Vincent Price appeared in a supporting role in the original film, as the Duke of Clarence, drowned in a vat of wine. The same death would be referenced in a later Price vehicle, the great “Theatre of Blood.” (Price also appeared in “Richard III” on-stage, though in a different role.) As that film made apparent, Price loved playing the bard. “Tower of London” isn't quite Shakesphere but it's close and Price is clearly having a ball. Price sneers and peacocks the way nobody but him could. His glee at watching his enemies suffer are infectiously gleeful. One particularly great moment has him bemoaning that someone dies early, when he was having fun torturing them. Price brings his hammy side to Richard's madness too, playing the king's hauntings and hallucinations with entertainingly unhinged glee.
Corman's “Tower of London” is mostly remembered as a footnote, overshadowed by the more famous films the star and director did together. The film is frequently shoved onto various double feature disc or collections, in-between better recognized movies. This isn't a totally wrong reaction. However, the movie totally satisfies on its own terms. Price's performance is delightfully hammy and the visual palette is strong. The quickie run time, just under eighty minutes, is also just right. If you're a Roger Corman or Vincent Price fan and you haven't check this one out, I'd absolutely recommend this one, a bit of a English fog-infected fun. [7/10]
We All Scream for Ice Cream
Among the season two additions to “Masters of Horror,” one I heartily approved of was Tom Holland. I love “Fright Night” and “Child's Play” is a beloved eighties horror cult classic. Holland's contribution would be “We All Scream for Ice Cream,” which was also scripted by David J. Schow. As kids, Layne was part of a gang called the West Side Bunch. Among the group was Virgil, a budding sociopath. Virgil enjoyed torturing Buster, the driver of the ice cream truck. Buster would be called neurodivergent today but, while dressed as a clown and giving kids ice cream, he was lovable. Virgil pulled a cruel prank on Buster, getting the man killed. Now, thirty years later, Buster has returned from the grave, using ice cream as his tool of vengeance.
It looks like I'm not done with killer clown movies this Six Weeks after all! Considering his tendency towards horror/comedy, “We All Scream for Ice Cream” was a good pick for Holland. The episode is delightfully ghoulish. There's many clever attributes. When Buster's ice cream truck drives into town, the temperatures drop to freezing. The clown's method of execution is more elaborate than you'd think. He uses the West Side Bunch's kids against them. Hypnotized into an obedient state by the music, they are given ice cream effigies of their fathers. As the kids eat the ice cream, their dads melt into gooey puddles of meaty sludge. The special effects are grisly but, more importantly, also creative. Amusingly, Layne uses Buster's own magical rules against him at the end. Adding to the clever effects is Holland's direction, which is heavy on the fog and fuzzy flashbacks.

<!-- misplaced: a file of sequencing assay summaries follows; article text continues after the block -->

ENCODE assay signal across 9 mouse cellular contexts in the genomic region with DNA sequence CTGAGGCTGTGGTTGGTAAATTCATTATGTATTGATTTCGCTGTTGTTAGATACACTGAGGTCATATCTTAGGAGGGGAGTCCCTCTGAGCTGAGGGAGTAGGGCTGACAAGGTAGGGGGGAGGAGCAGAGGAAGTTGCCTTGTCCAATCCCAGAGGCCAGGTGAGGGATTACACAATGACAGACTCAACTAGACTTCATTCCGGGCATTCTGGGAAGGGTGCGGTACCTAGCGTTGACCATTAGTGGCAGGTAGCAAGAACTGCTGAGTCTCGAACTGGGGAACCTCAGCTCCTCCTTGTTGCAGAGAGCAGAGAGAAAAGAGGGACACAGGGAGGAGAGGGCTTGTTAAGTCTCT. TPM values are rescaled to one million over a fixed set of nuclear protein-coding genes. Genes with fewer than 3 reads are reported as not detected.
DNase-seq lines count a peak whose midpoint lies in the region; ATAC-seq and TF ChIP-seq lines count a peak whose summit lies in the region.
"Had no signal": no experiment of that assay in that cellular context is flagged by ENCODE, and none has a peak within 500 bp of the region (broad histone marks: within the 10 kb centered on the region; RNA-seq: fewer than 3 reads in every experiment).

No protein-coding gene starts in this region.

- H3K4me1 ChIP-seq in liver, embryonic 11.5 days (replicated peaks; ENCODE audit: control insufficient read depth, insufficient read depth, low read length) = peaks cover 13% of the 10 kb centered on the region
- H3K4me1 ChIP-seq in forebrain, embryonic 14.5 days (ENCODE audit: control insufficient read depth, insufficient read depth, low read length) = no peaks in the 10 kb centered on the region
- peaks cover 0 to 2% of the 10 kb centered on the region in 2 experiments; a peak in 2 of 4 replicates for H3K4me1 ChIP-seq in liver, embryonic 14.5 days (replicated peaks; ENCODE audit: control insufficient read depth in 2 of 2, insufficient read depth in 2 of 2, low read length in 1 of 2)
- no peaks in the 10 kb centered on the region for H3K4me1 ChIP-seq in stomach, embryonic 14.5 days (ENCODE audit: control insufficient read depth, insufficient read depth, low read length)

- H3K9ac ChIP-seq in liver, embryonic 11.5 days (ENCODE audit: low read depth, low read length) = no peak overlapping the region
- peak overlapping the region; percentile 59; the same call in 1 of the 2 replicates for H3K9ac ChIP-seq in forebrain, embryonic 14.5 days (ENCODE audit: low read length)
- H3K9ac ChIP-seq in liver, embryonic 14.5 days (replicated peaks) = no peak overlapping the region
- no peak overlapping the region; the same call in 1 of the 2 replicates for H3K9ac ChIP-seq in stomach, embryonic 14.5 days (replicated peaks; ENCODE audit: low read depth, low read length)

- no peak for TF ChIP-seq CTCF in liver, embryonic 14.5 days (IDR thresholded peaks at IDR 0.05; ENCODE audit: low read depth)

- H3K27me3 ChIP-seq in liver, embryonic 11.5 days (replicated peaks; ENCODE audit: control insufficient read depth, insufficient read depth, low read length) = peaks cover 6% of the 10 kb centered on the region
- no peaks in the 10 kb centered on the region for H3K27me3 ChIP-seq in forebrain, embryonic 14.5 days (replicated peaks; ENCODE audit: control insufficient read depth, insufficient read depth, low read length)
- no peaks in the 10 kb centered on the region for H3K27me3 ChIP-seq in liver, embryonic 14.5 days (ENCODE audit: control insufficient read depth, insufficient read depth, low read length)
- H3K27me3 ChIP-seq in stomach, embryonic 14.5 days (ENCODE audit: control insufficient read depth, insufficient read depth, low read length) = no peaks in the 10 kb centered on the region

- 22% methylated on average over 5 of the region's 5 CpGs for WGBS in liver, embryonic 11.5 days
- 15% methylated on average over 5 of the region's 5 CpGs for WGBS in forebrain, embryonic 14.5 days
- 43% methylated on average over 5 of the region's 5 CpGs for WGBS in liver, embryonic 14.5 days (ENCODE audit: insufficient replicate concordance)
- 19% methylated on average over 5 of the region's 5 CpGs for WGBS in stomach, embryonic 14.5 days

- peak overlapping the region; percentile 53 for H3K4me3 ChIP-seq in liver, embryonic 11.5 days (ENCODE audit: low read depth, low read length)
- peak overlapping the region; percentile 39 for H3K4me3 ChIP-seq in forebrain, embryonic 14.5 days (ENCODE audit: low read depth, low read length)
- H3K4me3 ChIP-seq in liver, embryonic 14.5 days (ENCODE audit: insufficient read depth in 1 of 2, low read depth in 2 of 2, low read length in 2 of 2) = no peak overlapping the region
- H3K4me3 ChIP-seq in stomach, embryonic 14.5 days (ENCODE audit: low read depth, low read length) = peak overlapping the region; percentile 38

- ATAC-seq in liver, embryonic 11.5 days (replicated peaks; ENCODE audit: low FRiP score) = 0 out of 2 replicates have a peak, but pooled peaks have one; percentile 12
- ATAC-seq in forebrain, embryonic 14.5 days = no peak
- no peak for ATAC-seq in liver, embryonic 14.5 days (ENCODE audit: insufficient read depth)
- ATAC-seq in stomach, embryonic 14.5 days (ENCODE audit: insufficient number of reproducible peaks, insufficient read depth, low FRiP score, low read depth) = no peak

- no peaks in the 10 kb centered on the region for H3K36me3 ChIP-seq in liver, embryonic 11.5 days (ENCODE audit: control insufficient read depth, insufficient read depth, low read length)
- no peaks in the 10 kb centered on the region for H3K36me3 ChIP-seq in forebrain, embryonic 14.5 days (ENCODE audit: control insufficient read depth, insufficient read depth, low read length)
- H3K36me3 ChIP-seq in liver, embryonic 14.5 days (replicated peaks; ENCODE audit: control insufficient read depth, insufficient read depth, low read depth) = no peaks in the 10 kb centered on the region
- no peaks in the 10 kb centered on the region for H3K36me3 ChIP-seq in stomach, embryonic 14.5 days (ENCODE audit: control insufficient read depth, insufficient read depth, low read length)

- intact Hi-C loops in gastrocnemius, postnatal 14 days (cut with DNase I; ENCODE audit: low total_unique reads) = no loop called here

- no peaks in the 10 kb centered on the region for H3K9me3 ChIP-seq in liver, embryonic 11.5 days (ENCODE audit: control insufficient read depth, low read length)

By abandoning political subtext that characterized so much of “Masters of Horror: Season Two,” Tom Holland made a really fun episode. “We All Scream for Ice Cream” is gory but goofy, ghoulish but never grim. The episode nicely stands along side the horror/comedies the director made in the eighties. [7/10]
For its final episode, “Perversions of Science” brought Russell Mulcahy. He takes the series out with a goofy but entertaining story. “People's Choice” takes place in an alternate version of our modern world, where no household is complete with a Nana. That's a robotic maid, made to look like old ladies with beehive hairdos. Family man Todd is eager to upgrade his Nana model, which has been around since his wife was a child. Around the same time, he discovers an odd flaw in the machine's design. When their neighbor gets a new model, Todd learns that the Nanas are designed to fight each other. The reason for this is so they'll destroy each other, forcing home owners to buy new models. Typical of the series, there's a sinister agenda behind this strategy.
“People's Choice” is full of amusingly weird touches. The story is ostensibly set in the then-modern day, thanks to references to VHS and Mastercard. However, the fashion is very retro, full of pastels, high-waist pants, Gogo boots, and patterns. This sets up a surreal atmosphere. Mulcahy pays off on that with absurdist images. Such as gangs of robot Nanas fighting in the streets, tearing limbs off. Or one of the Nana's towering hairdos parting, revealing a circular saw. “People's Choice” eventually evolves into a gonzo satire of capitalism. People go out of their ways to buy the newest and best robot maids. The end features the most ridiculous model yet: A six foot tall Amazon decked out in patriotic colors. (But still with the silly haircut.) The last minute plot twist is totally nonsensical but did make me laugh. It's a goofy, fun episode and a decent one to end the series on. [7/10]